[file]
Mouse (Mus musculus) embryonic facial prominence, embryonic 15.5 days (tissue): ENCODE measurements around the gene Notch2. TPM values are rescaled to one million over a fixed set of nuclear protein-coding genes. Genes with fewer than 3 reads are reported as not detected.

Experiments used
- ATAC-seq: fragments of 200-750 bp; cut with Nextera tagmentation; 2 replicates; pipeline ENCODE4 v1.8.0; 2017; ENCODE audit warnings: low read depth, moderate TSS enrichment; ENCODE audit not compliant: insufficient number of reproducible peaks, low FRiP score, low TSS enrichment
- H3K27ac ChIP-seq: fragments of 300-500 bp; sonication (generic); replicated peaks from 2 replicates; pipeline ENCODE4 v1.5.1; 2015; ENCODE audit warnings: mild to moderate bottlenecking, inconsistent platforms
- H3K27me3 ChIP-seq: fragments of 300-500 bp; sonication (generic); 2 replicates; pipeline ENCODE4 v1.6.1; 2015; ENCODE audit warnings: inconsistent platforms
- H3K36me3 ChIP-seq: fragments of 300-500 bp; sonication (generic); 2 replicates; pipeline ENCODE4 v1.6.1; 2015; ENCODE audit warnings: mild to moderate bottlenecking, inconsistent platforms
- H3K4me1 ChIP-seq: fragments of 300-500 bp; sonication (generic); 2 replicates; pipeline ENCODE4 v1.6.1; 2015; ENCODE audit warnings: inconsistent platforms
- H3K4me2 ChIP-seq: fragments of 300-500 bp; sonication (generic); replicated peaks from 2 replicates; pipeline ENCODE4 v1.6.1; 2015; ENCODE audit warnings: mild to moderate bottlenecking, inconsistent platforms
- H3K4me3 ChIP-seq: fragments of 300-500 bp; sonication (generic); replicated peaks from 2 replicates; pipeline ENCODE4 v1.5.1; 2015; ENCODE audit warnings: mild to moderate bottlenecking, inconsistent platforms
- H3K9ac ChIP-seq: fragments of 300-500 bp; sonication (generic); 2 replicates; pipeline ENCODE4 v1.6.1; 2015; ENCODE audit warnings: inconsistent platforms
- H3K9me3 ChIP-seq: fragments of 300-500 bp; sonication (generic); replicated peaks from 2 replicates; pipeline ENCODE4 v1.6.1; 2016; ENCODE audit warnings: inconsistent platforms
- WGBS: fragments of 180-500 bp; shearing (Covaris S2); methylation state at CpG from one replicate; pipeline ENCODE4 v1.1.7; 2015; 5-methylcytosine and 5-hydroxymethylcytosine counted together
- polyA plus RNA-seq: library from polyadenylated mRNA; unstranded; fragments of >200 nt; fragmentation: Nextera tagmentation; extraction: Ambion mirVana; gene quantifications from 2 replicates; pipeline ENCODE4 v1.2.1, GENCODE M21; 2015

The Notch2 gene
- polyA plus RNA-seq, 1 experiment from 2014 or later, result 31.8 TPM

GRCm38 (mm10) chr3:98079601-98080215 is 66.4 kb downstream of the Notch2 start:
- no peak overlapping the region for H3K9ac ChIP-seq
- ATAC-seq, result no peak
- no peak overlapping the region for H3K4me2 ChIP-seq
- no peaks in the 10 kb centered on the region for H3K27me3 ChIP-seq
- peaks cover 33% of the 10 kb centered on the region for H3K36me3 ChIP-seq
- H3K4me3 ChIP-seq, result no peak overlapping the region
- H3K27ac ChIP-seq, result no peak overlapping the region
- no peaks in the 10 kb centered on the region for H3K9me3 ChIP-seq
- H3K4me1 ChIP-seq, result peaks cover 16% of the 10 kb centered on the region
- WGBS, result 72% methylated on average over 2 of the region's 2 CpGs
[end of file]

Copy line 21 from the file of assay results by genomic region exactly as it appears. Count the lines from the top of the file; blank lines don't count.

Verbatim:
- peaks cover 33% of the 10 kb centered on the region for H3K36me3 ChIP-seq